Mozart has few interpreters as bright, subtle and deceptively transparent as Mitsuko Uchida. Under her hands, his music speaks openly and directly; this pianist seems always to abjure personal “interpretation” in favour of what the notes really say – though of course she is doing both of those things, in her own deeply thought-out style. Her Barbican recital was all Mozart: pieces composed in the last four years of his life, which ended in 1791. The hall was packed: Uchida has become wildly admired these days, and for good reason.
At the interval of this Barbican recital, however, there was a distinct feeling of let-downness among the crowd. Uchida had played the C minor Fantasy, the Sonata in the same key (K.457) – each with its interesting moments, but not remotely comparable to his last solo-piano works. Not even Uchida’s keen insight could discern much gold in these unprofitable lesser pieces. And I expected more from her account of the fine B minor Adagio (K.540) than we heard: on a modern grand piano she let it sound too flaccid to register its proper depths. It wanted sharper features, tighter shaping, which would have registered better on a period fortepiano.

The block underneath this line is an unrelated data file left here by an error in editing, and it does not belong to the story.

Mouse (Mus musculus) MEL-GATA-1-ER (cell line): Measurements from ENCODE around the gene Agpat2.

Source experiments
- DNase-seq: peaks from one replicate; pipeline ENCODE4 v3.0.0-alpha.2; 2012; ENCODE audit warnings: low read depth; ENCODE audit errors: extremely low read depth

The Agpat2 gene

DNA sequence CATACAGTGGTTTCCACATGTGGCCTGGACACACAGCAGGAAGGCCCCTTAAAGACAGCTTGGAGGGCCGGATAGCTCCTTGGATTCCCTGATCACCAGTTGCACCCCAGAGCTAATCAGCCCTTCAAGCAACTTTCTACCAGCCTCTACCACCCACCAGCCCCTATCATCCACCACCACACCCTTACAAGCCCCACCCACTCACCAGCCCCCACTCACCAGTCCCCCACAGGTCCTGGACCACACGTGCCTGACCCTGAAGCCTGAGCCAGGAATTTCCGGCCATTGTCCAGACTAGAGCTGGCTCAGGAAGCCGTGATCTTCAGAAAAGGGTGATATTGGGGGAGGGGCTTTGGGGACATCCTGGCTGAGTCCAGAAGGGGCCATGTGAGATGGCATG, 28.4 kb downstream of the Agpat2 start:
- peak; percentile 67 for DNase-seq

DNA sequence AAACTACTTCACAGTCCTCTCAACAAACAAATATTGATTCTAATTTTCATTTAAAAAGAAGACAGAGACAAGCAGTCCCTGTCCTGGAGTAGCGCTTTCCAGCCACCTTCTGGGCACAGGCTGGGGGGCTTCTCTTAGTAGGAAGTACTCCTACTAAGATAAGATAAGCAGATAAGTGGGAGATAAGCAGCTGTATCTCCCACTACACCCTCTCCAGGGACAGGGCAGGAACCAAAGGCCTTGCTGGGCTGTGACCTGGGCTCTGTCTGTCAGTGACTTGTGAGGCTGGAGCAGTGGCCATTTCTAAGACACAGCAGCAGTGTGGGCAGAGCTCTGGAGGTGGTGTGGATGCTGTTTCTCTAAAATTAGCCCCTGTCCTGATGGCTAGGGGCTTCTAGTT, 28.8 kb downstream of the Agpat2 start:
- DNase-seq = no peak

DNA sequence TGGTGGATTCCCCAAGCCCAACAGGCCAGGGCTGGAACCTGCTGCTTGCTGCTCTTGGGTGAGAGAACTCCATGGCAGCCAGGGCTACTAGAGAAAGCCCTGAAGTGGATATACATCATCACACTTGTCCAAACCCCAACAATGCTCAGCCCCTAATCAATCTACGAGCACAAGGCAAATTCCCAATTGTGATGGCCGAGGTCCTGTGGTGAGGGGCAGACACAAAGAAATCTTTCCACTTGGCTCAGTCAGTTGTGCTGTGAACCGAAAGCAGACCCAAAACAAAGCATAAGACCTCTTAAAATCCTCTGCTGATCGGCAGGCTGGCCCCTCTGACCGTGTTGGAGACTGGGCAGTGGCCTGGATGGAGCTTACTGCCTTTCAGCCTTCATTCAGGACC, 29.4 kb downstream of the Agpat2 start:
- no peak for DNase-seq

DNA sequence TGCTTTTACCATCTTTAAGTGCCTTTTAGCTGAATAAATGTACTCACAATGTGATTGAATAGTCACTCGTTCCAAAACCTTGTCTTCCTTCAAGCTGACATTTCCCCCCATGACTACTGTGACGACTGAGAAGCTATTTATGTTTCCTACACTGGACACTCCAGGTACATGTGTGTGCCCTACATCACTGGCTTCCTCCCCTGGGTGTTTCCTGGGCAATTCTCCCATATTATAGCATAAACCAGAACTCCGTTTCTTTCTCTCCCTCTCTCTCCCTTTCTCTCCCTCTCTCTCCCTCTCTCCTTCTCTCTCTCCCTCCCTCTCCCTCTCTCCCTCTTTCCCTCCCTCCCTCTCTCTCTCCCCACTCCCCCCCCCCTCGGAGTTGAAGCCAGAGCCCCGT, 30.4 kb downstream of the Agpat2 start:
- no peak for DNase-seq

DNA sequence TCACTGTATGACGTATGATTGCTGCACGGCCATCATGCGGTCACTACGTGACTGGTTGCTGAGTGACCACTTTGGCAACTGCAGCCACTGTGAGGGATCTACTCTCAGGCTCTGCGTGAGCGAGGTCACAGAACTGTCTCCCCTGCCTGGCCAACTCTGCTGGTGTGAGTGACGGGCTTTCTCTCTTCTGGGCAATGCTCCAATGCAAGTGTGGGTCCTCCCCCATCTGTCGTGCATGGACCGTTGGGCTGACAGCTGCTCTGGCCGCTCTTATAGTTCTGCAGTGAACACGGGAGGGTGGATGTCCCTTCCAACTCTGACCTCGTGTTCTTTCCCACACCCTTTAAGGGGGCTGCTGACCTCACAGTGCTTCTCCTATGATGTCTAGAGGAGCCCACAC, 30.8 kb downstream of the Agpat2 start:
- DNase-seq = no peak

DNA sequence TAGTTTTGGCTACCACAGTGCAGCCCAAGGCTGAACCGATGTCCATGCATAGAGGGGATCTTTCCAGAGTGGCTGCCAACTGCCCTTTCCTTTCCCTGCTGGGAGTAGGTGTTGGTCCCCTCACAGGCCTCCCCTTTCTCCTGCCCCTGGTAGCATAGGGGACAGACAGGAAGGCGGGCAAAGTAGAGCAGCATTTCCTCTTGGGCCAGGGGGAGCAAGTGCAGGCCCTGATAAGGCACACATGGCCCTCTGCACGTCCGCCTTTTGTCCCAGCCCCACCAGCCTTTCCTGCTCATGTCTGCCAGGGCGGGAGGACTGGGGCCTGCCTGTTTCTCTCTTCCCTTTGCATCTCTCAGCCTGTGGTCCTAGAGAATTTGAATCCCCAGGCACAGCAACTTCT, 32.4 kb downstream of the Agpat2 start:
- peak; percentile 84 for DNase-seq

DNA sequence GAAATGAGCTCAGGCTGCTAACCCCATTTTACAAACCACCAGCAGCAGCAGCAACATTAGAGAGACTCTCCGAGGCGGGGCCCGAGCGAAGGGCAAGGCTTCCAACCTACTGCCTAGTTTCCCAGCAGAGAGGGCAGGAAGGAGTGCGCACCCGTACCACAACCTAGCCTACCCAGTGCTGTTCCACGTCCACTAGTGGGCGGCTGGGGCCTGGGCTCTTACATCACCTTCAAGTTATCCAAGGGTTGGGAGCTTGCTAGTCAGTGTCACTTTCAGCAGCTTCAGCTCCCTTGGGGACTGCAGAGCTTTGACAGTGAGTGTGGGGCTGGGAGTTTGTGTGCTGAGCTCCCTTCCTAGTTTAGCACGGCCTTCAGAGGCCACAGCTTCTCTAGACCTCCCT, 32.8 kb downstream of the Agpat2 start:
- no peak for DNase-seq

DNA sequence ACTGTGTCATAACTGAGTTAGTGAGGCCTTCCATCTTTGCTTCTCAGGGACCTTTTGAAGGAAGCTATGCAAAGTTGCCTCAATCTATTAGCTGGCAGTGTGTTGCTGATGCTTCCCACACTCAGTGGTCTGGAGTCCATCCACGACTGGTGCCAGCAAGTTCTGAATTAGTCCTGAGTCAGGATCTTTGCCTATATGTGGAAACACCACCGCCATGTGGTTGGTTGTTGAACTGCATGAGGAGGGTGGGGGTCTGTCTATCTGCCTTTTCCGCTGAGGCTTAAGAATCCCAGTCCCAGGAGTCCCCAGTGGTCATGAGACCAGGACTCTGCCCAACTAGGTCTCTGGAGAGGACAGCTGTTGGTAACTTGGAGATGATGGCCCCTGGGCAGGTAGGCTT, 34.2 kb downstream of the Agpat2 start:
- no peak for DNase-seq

After the interval, though, we suddenly rediscovered the real Mozart and the real Uchida. She played his late composite “sonata” in F (cobbled together from various movements, K.533/ K.494), and made it sound a complete and satisfying piece. Her finale was Mozart’s last, brilliant sonata, K.576 in D major, chock-a-block with ingenious contrapuntal voices and grand dramatic variety. All of that was perfect grist to the Uchida mill, and she turned it out with superlative vividness.
Her first encore was, I think, the fourth of Schoenberg’s atonal Six Little Pieces, one of his last pre-12-note studies, a tiny firework that detonates in less than half a minute. She set it off perfectly. There were more encores, but I was already more than satisfied, and went home. One doesn’t want to overdo abject admiration of a monstre sacré. ★★★★☆
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